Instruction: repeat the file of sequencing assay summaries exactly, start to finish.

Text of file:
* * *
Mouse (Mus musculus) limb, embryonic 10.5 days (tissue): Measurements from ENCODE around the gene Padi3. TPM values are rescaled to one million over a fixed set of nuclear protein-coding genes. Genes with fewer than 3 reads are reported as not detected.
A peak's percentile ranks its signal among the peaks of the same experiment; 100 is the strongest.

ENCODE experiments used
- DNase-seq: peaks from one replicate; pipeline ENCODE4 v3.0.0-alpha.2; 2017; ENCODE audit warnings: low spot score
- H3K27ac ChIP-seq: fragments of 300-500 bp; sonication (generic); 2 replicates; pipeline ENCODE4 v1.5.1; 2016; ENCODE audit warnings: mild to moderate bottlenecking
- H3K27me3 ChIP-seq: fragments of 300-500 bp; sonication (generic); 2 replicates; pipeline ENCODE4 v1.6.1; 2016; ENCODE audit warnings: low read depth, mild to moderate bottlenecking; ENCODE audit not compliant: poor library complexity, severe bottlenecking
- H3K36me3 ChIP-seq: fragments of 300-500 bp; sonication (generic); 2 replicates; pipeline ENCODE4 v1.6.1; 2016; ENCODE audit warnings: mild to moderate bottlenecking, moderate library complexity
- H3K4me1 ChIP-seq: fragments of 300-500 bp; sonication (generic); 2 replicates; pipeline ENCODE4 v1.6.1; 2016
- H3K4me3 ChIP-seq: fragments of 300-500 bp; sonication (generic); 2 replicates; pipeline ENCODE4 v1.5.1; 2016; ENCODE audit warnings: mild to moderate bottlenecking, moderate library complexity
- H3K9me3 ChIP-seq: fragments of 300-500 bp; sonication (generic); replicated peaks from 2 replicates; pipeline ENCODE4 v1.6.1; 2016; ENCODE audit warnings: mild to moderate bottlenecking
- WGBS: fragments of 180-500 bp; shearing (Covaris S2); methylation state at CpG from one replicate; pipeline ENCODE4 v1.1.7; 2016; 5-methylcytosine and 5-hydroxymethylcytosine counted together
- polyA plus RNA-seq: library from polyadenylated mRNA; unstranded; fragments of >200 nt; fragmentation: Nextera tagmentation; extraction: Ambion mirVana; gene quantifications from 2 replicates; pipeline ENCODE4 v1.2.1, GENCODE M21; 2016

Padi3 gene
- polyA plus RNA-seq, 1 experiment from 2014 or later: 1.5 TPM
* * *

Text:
Mouse (Mus musculus) limb, embryonic 10.5 days (tissue): Measurements from ENCODE around the gene Padi3. TPM values are rescaled to one million over a fixed set of nuclear protein-coding genes. Genes with fewer than 3 reads are reported as not detected.
A peak's percentile ranks its signal among the peaks of the same experiment; 100 is the strongest.

ENCODE experiments used
- DNase-seq: peaks from one replicate; pipeline ENCODE4 v3.0.0-alpha.2; 2017; ENCODE audit warnings: low spot score
- H3K27ac ChIP-seq: fragments of 300-500 bp; sonication (generic); 2 replicates; pipeline ENCODE4 v1.5.1; 2016; ENCODE audit warnings: mild to moderate bottlenecking
- H3K27me3 ChIP-seq: fragments of 300-500 bp; sonication (generic); 2 replicates; pipeline ENCODE4 v1.6.1; 2016; ENCODE audit warnings: low read depth, mild to moderate bottlenecking; ENCODE audit not compliant: poor library complexity, severe bottlenecking
- H3K36me3 ChIP-seq: fragments of 300-500 bp; sonication (generic); 2 replicates; pipeline ENCODE4 v1.6.1; 2016; ENCODE audit warnings: mild to moderate bottlenecking, moderate library complexity
- H3K4me1 ChIP-seq: fragments of 300-500 bp; sonication (generic); 2 replicates; pipeline ENCODE4 v1.6.1; 2016
- H3K4me3 ChIP-seq: fragments of 300-500 bp; sonication (generic); 2 replicates; pipeline ENCODE4 v1.5.1; 2016; ENCODE audit warnings: mild to moderate bottlenecking, moderate library complexity
- H3K9me3 ChIP-seq: fragments of 300-500 bp; sonication (generic); replicated peaks from 2 replicates; pipeline ENCODE4 v1.6.1; 2016; ENCODE audit warnings: mild to moderate bottlenecking
- WGBS: fragments of 180-500 bp; shearing (Covaris S2); methylation state at CpG from one replicate; pipeline ENCODE4 v1.1.7; 2016; 5-methylcytosine and 5-hydroxymethylcytosine counted together
- polyA plus RNA-seq: library from polyadenylated mRNA; unstranded; fragments of >200 nt; fragmentation: Nextera tagmentation; extraction: Ambion mirVana; gene quantifications from 2 replicates; pipeline ENCODE4 v1.2.1, GENCODE M21; 2016

Padi3 gene
- polyA plus RNA-seq, 1 experiment from 2014 or later: 1.5 TPM